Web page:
Empowering women in India's MSME sector: Access to information and resources imperative

By addressing these challenges and implementing these recommendations, we can empower women entrepreneurs in the MSME sector, promote gender equality, and contribute to the socio-economic development of India.

Ribhya Dhirasaria Mar 08, 2024
Representational Photo

The Micro, Small, and Medium Enterprises (MSMEs) sector plays a vital role in the socio-economic development of India. It contributes significantly to the country's GDP, economic growth, employment generation and innovation. According to the Ministry of Micro, Small, and Medium Enterprises, the Udyam Registration portal registered 3,16,05,581 MSMEs as of December 4, 2023.

However, women entrepreneurs own around 20.5% of these MSMEs. They face multiple challenges that impede their growth and success in the MSME sector. According to official data, women-owned MSMEs account for about 18.73% of the total employment and 10.22 % of the total turnover generated by the industry. Furthermore, India ranks third-highest in entrepreneurship gender gap globally, with only 33% of the early-stage entrepreneurs being women. Post-COVID pandemic, around 3057 MSMEs led by women entrepreneurs have shut down between July 1, 2020, and February 2, 2023, with Maharashtra (861), Tamil Nadu (468), Gujarat (245), Uttar Pradesh(207), and Rajasthan (180) having the highest number of closures of women-led businesses.


1.   Limited access to finance. Women entrepreneurs face limited access to formal finance. They are more likely to encounter higher borrowing costs, receive short-term loans, and provide collateral for a more significant proportion of their loans than their male counterparts. According to a report by the International Finance Corporation (IFC), 80% of women said that personal resources were their preferred method of finance. 55% of women stated that they took loans from moneylenders.

2.   Lack of networking opportunities. Women entrepreneurs experience issues in accessing networking opportunities. They are less integrated into formal and informal networks like business networks, associations, and trade shows. According to a survey analyzing challenges to women entrepreneurs, lack of networking and entrepreneurial skills affected 48% of the respondents. A survey by Google-Brain also found that 45% of urban enterprises fail due to a lack of access to avenues for network development.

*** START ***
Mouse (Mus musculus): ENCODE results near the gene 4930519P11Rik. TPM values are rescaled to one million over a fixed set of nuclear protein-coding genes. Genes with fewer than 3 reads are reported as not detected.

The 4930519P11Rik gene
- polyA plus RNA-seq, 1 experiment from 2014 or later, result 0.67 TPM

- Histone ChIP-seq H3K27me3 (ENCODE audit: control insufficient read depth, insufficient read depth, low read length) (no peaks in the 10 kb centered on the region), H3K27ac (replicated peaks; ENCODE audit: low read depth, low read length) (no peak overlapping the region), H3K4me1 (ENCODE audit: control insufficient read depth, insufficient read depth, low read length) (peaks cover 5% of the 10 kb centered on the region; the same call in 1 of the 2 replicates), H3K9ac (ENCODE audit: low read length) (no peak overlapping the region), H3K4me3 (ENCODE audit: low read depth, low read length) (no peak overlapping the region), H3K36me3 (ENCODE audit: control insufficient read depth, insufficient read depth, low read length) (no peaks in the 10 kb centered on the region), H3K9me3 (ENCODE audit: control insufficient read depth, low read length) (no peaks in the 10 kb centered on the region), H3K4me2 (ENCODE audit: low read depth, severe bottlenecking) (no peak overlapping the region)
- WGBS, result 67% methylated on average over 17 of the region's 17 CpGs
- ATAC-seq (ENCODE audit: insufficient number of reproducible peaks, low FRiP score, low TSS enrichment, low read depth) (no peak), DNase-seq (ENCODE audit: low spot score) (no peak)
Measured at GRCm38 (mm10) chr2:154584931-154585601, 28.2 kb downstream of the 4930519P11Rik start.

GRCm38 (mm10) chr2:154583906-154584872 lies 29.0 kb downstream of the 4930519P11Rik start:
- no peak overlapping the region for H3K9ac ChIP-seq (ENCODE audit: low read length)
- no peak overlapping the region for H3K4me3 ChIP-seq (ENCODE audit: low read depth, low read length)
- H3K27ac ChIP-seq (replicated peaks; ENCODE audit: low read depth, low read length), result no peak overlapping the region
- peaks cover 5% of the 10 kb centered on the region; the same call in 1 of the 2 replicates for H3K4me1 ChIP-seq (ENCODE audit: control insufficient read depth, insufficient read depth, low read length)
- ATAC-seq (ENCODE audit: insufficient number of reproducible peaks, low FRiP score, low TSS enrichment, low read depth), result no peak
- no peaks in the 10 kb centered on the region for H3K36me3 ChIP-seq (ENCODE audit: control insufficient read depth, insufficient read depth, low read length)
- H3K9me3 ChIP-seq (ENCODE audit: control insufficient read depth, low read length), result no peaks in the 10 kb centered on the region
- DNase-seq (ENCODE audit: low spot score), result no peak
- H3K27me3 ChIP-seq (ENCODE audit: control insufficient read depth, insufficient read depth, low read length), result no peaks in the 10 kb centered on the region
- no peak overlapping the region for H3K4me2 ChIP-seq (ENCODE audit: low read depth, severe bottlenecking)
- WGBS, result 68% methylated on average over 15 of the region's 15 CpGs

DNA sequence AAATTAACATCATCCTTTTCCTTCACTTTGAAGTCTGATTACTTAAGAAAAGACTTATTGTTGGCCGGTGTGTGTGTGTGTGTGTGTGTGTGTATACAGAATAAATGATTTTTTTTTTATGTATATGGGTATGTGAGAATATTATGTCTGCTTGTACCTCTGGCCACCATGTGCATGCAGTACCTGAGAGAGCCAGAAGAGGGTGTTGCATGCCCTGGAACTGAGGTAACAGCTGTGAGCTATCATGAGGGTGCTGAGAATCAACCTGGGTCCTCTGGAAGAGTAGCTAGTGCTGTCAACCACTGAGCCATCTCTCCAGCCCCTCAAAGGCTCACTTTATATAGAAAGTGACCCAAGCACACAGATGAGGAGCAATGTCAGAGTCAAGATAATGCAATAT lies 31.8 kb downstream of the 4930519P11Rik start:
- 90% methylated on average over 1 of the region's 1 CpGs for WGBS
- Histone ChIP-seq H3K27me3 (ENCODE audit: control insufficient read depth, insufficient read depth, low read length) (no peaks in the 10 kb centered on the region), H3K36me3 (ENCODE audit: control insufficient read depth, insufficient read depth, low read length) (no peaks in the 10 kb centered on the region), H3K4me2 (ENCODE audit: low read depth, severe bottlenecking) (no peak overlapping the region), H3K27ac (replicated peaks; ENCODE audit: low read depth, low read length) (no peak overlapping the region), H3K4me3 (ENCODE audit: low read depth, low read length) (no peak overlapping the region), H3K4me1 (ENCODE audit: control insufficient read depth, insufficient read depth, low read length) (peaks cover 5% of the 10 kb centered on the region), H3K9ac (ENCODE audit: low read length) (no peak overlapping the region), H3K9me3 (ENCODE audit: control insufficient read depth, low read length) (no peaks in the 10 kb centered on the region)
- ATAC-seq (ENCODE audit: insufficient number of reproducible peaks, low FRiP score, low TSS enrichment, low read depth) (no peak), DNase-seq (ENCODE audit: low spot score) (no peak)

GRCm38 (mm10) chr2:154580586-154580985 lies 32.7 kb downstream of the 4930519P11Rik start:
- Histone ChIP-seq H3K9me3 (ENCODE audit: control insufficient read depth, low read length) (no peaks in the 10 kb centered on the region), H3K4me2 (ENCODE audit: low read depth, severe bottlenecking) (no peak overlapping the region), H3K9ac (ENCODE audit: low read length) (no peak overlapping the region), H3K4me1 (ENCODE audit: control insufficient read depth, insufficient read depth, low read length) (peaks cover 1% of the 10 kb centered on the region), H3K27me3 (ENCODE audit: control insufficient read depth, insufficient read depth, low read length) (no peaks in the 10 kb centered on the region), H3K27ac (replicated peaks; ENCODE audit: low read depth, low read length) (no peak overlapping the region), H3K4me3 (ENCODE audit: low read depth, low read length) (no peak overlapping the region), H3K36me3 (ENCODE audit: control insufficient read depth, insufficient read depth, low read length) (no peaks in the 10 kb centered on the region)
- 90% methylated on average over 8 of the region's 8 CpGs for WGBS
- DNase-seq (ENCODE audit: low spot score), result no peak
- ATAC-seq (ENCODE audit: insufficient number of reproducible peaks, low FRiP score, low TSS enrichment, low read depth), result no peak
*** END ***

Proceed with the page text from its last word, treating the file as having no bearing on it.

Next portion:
3.   Lack of family support and cultural obligation. Family members' moral and emotional support may encourage women to become entrepreneurs or provide psychological help in dealing with business problems. However, in many families in India, it is the opposite. A study by the National Institute of Entrepreneurship and Small Business Development (NIESBUD) found that cultural and societal norms often prevent women from starting and running their businesses. International Finance Corporation (IFC) also found that 53% of women entrepreneurs in India cited social and cultural barriers as a significant challenge to their business growth.

Women are frequently asked to assume the position of primary caregiver, and household tasks must become their priority, making any professional employment secondary. Caregiving duties limit their mobility. A survey by the Indian School of Business (ISB) found that women entrepreneurs in India often face challenges balancing family and business responsibilities.

4.   Gender bias. Due to gender stereotypes and biases, women entrepreneurs often encounter challenges in accessing credit, training, and support services. A study by the National Entrepreneurship Network (NEN) found that 80% of women entrepreneurs in India face gender bias and discrimination. In addition, they may face challenges in negotiating with suppliers, customers, and other stakeholders due to this bias. This limits their ability to compete on an equal footing with male entrepreneurs and hampers their growth and success.